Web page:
Raleigh is still buzzing about the unanimous U.S. Supreme Court decision to uphold a lower court’s ruling and affirm that the racially gerrymandered General Assembly districts drawn by Republican legislative leaders violated the Constitution.
The court did not agree with the lower court ruling that the state should hold special legislative elections in 2017 under new districts, but that is still possibility. The remedy to address the unconstitutional districts will be decided by a lower court.
Not long after the news of the ruling broke, NC GOP Executive Director Dallas Woodhouse tweeted that “Supreme Court Issues Brutal Takedown of 4th Circuit Call for Special Elections.”
Two key Republican legislators involved in redistricting issues, Rep. David Lewis and Sen. Ralph Hise, issued an equally bewildering statement.
We are encouraged the Supreme Court unanimously rejected the lower court’s politically motivated attempt to force a special legislative election in 2017 and its efforts to ‘suspend provisions of the North Carolina Constitution,’ ignore voters’ constitutional right to elect representatives to two-year terms, and effectively nullify their votes from 2016.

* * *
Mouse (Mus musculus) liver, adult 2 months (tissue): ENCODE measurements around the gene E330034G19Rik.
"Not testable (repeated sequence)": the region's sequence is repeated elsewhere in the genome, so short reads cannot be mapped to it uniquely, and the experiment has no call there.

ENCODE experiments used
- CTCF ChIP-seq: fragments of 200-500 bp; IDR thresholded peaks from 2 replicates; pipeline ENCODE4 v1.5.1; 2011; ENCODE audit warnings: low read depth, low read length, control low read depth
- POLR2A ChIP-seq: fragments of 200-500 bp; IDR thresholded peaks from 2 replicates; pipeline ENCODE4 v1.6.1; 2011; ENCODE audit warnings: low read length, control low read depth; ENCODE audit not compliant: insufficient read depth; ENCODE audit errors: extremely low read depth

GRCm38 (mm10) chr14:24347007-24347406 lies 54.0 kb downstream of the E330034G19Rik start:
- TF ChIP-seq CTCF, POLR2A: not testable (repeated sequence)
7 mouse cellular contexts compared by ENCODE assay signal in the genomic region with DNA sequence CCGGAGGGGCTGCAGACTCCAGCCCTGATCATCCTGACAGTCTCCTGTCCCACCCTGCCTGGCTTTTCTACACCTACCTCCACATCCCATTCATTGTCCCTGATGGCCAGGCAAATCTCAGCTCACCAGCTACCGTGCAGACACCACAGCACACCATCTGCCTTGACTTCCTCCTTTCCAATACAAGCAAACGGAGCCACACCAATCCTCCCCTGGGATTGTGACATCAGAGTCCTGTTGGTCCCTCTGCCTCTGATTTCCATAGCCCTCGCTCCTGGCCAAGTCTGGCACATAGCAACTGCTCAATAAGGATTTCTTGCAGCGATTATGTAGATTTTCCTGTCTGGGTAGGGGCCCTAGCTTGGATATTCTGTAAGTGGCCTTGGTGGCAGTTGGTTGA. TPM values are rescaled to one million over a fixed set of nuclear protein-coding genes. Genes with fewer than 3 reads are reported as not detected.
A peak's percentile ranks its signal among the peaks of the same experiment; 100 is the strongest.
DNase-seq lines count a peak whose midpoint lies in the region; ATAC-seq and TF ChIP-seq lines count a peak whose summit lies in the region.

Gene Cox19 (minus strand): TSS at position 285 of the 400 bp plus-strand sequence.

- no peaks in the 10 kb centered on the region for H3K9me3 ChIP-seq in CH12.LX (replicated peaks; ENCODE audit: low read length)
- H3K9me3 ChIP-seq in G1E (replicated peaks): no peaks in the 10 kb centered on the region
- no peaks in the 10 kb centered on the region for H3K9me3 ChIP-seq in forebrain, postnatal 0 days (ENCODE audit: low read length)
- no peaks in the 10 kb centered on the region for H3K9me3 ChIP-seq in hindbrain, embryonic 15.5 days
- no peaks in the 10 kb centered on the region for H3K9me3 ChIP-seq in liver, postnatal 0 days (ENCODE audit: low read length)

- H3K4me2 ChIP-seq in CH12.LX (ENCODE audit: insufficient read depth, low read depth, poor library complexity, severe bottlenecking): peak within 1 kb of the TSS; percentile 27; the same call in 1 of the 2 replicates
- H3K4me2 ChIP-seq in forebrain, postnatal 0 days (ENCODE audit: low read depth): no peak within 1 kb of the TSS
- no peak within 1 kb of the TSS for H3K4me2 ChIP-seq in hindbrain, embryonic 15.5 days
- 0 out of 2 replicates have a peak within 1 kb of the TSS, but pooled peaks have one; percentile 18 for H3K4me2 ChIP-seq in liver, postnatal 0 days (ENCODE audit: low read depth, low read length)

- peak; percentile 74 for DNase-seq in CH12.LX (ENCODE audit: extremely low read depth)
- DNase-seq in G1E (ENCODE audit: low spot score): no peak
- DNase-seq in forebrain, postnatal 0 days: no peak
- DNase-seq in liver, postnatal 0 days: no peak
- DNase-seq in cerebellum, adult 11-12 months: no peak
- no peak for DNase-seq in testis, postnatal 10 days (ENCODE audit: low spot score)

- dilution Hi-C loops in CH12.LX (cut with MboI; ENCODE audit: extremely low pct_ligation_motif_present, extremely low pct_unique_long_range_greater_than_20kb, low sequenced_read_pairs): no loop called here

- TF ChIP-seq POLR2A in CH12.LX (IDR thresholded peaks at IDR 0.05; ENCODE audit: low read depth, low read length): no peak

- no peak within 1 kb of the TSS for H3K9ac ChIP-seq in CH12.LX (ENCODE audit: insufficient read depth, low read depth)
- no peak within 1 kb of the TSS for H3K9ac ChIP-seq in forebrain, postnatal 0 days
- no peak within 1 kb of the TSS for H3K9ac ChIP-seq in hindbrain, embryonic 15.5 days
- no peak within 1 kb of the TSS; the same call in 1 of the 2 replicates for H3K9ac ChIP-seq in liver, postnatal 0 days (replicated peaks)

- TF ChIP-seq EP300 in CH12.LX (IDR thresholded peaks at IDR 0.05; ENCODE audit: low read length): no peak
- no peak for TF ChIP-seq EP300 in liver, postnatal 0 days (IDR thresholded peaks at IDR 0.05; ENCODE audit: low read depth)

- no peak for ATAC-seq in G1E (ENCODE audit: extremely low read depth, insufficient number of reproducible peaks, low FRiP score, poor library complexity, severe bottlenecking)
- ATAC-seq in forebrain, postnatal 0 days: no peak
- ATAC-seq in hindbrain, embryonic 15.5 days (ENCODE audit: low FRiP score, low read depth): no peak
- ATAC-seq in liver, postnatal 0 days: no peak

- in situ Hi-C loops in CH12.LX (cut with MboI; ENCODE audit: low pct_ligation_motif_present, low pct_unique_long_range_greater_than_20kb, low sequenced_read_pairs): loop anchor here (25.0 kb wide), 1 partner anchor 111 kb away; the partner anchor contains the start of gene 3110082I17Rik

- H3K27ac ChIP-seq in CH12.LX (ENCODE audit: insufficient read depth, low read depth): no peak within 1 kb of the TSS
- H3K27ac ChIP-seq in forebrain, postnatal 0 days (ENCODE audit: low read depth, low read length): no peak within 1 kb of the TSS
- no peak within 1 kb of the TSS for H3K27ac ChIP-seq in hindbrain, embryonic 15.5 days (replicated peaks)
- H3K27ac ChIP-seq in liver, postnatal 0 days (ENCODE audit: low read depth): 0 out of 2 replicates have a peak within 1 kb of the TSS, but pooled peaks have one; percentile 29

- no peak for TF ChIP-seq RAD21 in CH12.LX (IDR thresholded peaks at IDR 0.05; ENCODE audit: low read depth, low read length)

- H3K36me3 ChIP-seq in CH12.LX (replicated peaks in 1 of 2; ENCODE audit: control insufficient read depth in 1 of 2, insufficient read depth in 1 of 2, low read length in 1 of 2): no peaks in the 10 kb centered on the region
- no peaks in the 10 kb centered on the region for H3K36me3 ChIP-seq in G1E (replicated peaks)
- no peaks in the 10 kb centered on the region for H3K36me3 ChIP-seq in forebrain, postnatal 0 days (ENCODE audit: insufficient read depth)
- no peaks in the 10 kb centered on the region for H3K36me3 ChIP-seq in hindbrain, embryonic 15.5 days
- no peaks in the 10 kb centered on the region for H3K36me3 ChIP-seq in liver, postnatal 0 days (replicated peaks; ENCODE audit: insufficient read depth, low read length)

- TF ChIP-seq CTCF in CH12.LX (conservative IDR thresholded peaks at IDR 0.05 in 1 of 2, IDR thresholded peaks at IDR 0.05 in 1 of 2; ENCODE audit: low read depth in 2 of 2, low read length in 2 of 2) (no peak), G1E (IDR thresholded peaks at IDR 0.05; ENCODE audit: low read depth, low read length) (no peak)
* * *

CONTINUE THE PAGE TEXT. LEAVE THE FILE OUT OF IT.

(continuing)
They are encouraged that the U.S. Supreme Court with a Republican majority unanimously decided that they violated the constitution by illegally using race to draw legislative districts? That’s something to proud of?
The big question now is what the courts will do to address the illegal gerrymandering, decide that voters have been represented long enough by lawmakers elected in unconstitutional districts and order a special election in 2017 or wait until 2018 and allow more laws to be made by legislators elected in illegal districts?
Perhaps the courts should follow the advice of GOP lawyer Thomas Farr. Farr argued in December that the Supreme Court should overrule the lower court ruling that called for 2017 elections.
But 15 years ago he was on the other side, urging the state Supreme Court to dramatically change the election schedule for the General Assembly because he said—as the Southern Coalition for Social Justice points out—“it was paramount to correct the irreparable harm that flowed to plaintiffs in that case from being in districts that violated the state constitution.”
Correcting the irreparable harm was paramount then and it is paramount now. And that would be something to celebrate.